Machine learning researchers are not solely concerned with improving the accuracy of models. They want to know how they can be corrupted and undermined – a research agenda that warrants more attention. Techerati spoke to an IBM researcher at the heart of it
It’s no exaggeration to say that artificial intelligence (AI) has been the most transformative technology this side of the millennium. Although it has its origins in the 1950s, techniques developed in the last few years in machine learning, and its offshoots neural networks and natural language processing, have produced remarkable results that would have been unthinkable to those early researchers.
Today, AI surrounds us. We can now interact with retailers and other organisations via convincing chatbots, instantly translate most languages into our native tongue, and make smart investment decisions with a few taps of an app. But as AI encroaches further into our lives, and we allow it to drive our cars, decide our recruitment decisions, or predict crime, the technology community and society at large are rightly insisting that autonomous systems are not just intelligent, but trustworthy.
It is largely agreed that AI trustworthiness involves satisfying four conditions: fairness, transparency, explainability (and thus accountability) and robustness. To understand these conditions, just think of a political body, a comparison that gets to the nub of the debate surrounding autonomy, sovereignty and legitimacy.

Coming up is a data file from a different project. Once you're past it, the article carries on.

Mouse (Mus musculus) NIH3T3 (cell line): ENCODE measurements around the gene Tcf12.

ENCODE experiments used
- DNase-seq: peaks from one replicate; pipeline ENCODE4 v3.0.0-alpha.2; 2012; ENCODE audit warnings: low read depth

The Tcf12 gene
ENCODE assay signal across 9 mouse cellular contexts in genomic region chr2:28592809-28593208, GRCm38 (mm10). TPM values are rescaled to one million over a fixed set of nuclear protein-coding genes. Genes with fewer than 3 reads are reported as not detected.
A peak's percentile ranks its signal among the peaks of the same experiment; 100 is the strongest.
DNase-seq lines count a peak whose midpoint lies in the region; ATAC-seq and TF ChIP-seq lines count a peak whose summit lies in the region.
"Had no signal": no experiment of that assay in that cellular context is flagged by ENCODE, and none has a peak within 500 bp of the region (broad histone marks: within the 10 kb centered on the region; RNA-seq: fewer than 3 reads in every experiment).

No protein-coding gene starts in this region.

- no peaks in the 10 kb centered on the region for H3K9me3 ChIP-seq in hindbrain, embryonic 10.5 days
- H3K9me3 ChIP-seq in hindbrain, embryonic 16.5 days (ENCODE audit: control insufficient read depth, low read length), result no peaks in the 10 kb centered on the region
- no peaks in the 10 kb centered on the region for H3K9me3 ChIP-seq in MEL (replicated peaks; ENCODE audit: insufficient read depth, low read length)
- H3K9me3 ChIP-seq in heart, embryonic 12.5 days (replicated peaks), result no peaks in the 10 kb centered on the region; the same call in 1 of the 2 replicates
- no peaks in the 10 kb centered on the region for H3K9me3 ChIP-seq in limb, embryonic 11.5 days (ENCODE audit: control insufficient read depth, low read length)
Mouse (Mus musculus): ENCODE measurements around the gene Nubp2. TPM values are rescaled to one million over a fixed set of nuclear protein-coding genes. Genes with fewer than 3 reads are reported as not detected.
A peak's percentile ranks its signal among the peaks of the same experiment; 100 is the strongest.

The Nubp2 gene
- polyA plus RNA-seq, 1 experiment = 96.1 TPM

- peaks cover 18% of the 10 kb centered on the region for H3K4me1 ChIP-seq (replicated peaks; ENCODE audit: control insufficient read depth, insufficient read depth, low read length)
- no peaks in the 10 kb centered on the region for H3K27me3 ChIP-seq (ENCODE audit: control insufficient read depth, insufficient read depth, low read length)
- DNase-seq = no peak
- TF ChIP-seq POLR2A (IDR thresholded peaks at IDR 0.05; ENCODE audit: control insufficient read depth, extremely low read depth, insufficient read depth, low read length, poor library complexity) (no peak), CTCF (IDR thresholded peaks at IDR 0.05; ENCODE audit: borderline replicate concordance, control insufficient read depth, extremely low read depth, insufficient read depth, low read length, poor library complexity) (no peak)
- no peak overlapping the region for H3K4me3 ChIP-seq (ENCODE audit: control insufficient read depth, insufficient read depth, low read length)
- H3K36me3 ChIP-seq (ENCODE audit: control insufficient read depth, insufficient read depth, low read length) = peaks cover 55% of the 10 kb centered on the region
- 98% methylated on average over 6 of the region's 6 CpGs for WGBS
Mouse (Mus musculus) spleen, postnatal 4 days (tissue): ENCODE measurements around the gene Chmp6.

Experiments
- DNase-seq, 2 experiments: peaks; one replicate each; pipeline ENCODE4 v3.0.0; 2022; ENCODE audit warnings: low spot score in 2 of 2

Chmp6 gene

We can think of a trustworthy AI as a legitimate government. We want governments to heed the concerns of all of the citizens over which it presides and pass equitable laws (fairness), we want to know how it arrives at laws that affect us (transparency), laws that ought to be intelligible to us (explainability), and we want to ensure governments are resilient to the intrusion of nefarious or incompetent actors who might encourage the production of dangerous or counterproductive laws (robustness).
Since as early as 2016, the IBM Thomas J. Watson Research Center has investigated ways to bring trust to AI, so that the users who rely on it; humans; organisations and countries, can trust the decisions made on the basis of its models. To that end, Big Blue churns out papers, hosts annual conferences and releases evaluative software that enables users to gauge the trustworthiness of their AI systems, and develop more trustworthy ones. They are by no means alone in this effort, as society is gradually waking up to the implications of an increasingly automated world.
Pin-Yu Chen is a research member of the Trusted AI Group & MIT-IBM AI Lab at the IBM Watson Research Center, who primarily focuses on the robustness of AI in neural networks and is one of the field’s most prolific researchers. Speaking to Techerati, Chen explained the state of AI robustness research, and navigated us through the field’s most pressing research questions.
Neural networks have come to dominate AI. They are essentially very large networks containing millions of parameters. If you flood them with an ocean of raw data, such as images with labels representing the tasks you want it to learn (e.g. which face belongs to who) and anchor the data to classifiers (this face belongs to Bob), neural networks transform into an end-to-learn learning system as if by magic. Neural networks are used not just to recognise images but speech, text and symbols, famously enabling self-driving cars to comprehend the array of visual objects through which they navigate.